Then there are villains!  Though not always possible it’s fun to give villains names that sound evil.  So in Andromeda’s Fall a robotic assassin is called Sleen, rather than Larry.

Finally there are secondary characters and so-called “spear carriers” to consider.  I suspect that different writers approach this in different ways–but my rules are pretty simple.  I try to avoid using names that start with the same first letter, I prefer to keep them short, and out of respect for readers worldwide I try to use names from a wide variety of cultures. And no, characters having non Anglo names don’t necessarily get shot first!  I hate that sort of thing.

So I think the meaning of names is important, but more symbolic than literal, although there are exceptions.  For example there is an alien race called the Naa which plays a major role in my Legion of the Damned novels.  The have last names reminiscent of native Americans.  Names that are intended to capture personal virtues.  Names like, Straightshoot Farsee, Walklong Metalshaper, and so on.

So that’s the logic.  But where do the names come from?  There are three strategies that I pursue on a regular basis.  The first is an old phone book I keep on hand for that very purpose. I use it as an idea generator always being careful to create new names by mixing first and second names to create new combinations. A technique calculated to avoid any claim that I based a character on an actual person.

The second approach is to simply make them up…  And, in the case of the Naa (mentioned earlier) there’s no substitute for that.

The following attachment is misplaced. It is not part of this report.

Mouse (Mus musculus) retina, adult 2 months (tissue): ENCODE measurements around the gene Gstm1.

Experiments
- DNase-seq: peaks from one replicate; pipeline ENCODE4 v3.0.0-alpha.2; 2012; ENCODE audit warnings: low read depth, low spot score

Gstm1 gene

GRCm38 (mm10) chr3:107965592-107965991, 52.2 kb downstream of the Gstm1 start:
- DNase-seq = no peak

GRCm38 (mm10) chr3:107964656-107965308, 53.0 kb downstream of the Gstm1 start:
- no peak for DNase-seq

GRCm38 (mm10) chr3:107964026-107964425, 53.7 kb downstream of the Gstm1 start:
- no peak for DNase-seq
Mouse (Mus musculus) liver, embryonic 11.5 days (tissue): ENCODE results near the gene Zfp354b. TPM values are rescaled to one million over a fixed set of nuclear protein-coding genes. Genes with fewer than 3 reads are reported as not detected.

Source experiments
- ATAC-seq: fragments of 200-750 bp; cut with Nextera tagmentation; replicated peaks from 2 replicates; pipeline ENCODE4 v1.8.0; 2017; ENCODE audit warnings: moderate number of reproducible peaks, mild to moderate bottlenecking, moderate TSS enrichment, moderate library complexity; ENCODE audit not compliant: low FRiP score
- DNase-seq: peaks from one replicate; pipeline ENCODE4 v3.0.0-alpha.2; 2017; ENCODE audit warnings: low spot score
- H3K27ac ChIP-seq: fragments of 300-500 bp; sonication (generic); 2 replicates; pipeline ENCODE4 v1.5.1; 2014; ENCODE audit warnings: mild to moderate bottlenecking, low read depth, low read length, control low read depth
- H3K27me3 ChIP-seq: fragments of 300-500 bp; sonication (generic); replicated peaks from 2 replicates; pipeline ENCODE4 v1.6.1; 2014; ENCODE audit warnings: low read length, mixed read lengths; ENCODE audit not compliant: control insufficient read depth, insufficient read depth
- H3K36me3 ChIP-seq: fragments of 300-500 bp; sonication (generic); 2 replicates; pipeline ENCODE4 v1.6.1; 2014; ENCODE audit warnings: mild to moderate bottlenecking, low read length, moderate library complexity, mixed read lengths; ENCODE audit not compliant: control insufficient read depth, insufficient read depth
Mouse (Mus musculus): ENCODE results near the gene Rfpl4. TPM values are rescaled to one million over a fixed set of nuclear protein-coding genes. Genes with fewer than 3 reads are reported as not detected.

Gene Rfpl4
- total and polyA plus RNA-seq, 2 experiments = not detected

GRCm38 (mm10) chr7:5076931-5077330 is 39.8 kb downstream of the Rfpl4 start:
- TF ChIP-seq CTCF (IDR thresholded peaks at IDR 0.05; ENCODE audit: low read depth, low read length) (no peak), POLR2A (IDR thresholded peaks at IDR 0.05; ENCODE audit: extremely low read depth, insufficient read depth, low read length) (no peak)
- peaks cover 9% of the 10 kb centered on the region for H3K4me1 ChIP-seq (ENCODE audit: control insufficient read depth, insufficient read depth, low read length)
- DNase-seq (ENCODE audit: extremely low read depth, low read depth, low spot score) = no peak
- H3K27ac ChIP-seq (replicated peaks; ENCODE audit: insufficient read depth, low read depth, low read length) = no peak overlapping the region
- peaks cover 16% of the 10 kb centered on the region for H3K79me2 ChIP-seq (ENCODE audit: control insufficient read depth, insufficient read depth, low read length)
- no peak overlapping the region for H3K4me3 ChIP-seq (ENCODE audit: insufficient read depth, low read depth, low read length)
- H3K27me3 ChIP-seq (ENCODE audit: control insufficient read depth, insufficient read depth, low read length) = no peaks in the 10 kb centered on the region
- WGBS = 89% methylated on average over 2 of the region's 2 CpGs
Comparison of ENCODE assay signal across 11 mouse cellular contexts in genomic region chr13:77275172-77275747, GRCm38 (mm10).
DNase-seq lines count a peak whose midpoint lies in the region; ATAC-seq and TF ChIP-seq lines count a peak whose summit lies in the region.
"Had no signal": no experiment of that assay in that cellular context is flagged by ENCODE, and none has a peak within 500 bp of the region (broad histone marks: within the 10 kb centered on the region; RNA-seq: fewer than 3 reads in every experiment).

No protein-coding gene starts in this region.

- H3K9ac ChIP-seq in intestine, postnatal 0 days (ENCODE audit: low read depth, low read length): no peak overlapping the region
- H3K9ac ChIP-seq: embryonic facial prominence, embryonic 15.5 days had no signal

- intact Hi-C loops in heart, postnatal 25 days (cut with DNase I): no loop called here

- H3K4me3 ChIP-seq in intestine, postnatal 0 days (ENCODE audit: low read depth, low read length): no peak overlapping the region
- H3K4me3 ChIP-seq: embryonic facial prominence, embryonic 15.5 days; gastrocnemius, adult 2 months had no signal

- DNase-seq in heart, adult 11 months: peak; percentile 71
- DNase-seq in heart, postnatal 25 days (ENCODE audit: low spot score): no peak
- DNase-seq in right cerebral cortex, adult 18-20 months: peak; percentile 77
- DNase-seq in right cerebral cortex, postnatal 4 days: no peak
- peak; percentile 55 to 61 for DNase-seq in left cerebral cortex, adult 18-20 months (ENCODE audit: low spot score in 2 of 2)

Finally, I occasionally use one of the name generators available on the Internet.  Some are set up to serve specific IPs, STAR TREK for example, so they aren’t very useful.  But there are more generic sites that one can turn to.  More often than not I use them as a source of inspiration and wind up modifying the names they produce.  But that can get the muse going and I’m grateful to the folks who set them up.

And then there’s the notebook I carry.  When I see what could be a useful name on the side of a truck, Sysco is an example, I write it down.  The same with names from news stories, people I meet, and lightning bolts from the blue.  Hmmm…  Jain could work…

Part Three

So as I said earlier my father believed that I might need a memorable name.  And, as it turns out, he was correct.  Increasingly all of us need a brand/name.  Don’t believe me?  Ask Vera Wang, Anderson Cooper, and Dennis Rodman.  Cool names every one of them–and brands as well.

*****

William C. Dietz on Twitter, and Web.

The next guest on the blog is Joseph D’Lacey and he’ll be joining me on the 4th, so keep an eye out for his post. You can see a full schedule of confirmed contributors in the link up top.

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Posted on February 28, 2013, in Debut Authors Guest Series, Guest Posts and tagged , , , , , , , , , , , , , , , , . Bookmark the permalink. 2 Comments.